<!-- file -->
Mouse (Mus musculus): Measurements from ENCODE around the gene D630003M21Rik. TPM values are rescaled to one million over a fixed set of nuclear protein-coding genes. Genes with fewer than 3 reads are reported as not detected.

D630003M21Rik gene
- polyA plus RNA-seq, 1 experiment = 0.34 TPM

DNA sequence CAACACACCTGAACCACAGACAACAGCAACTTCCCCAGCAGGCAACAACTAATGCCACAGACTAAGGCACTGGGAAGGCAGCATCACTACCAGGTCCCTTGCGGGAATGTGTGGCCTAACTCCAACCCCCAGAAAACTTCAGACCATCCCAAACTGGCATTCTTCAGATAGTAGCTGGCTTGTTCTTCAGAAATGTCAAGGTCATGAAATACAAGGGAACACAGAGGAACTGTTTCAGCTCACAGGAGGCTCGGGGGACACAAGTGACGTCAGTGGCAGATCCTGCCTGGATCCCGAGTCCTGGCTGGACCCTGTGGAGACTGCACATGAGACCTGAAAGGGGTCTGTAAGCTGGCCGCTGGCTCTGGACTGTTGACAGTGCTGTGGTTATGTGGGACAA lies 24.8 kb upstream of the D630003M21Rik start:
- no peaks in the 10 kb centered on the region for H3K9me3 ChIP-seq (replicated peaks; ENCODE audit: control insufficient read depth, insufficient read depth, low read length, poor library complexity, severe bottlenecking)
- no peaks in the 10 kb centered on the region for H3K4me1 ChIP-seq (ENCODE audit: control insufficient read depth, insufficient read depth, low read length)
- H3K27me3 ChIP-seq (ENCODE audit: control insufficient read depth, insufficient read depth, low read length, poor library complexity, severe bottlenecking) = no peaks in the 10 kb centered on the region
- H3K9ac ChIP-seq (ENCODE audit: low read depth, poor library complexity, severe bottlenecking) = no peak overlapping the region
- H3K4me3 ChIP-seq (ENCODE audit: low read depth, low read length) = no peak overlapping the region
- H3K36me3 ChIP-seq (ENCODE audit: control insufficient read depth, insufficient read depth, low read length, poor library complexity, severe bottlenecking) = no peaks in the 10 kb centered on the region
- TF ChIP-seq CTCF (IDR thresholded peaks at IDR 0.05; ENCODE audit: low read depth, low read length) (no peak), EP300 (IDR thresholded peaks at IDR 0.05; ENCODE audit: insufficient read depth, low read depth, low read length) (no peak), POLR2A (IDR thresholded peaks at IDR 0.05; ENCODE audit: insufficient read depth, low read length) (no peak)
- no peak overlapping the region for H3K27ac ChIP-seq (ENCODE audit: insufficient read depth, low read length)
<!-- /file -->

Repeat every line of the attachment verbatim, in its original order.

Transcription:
Mouse (Mus musculus): Measurements from ENCODE around the gene D630003M21Rik. TPM values are rescaled to one million over a fixed set of nuclear protein-coding genes. Genes with fewer than 3 reads are reported as not detected.

D630003M21Rik gene
- polyA plus RNA-seq, 1 experiment = 0.34 TPM

DNA sequence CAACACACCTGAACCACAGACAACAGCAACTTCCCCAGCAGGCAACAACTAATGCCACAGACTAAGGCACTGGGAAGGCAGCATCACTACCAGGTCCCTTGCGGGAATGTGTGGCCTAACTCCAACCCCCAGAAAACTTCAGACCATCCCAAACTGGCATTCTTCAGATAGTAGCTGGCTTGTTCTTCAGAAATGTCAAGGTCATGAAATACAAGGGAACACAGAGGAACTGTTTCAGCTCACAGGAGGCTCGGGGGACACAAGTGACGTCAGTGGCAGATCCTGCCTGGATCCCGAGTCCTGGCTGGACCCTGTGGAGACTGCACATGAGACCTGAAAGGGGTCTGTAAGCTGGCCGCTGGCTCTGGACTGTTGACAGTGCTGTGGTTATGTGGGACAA lies 24.8 kb upstream of the D630003M21Rik start:
- no peaks in the 10 kb centered on the region for H3K9me3 ChIP-seq (replicated peaks; ENCODE audit: control insufficient read depth, insufficient read depth, low read length, poor library complexity, severe bottlenecking)
- no peaks in the 10 kb centered on the region for H3K4me1 ChIP-seq (ENCODE audit: control insufficient read depth, insufficient read depth, low read length)
- H3K27me3 ChIP-seq (ENCODE audit: control insufficient read depth, insufficient read depth, low read length, poor library complexity, severe bottlenecking) = no peaks in the 10 kb centered on the region
- H3K9ac ChIP-seq (ENCODE audit: low read depth, poor library complexity, severe bottlenecking) = no peak overlapping the region
- H3K4me3 ChIP-seq (ENCODE audit: low read depth, low read length) = no peak overlapping the region
- H3K36me3 ChIP-seq (ENCODE audit: control insufficient read depth, insufficient read depth, low read length, poor library complexity, severe bottlenecking) = no peaks in the 10 kb centered on the region
- TF ChIP-seq CTCF (IDR thresholded peaks at IDR 0.05; ENCODE audit: low read depth, low read length) (no peak), EP300 (IDR thresholded peaks at IDR 0.05; ENCODE audit: insufficient read depth, low read depth, low read length) (no peak), POLR2A (IDR thresholded peaks at IDR 0.05; ENCODE audit: insufficient read depth, low read length) (no peak)
- no peak overlapping the region for H3K27ac ChIP-seq (ENCODE audit: insufficient read depth, low read length)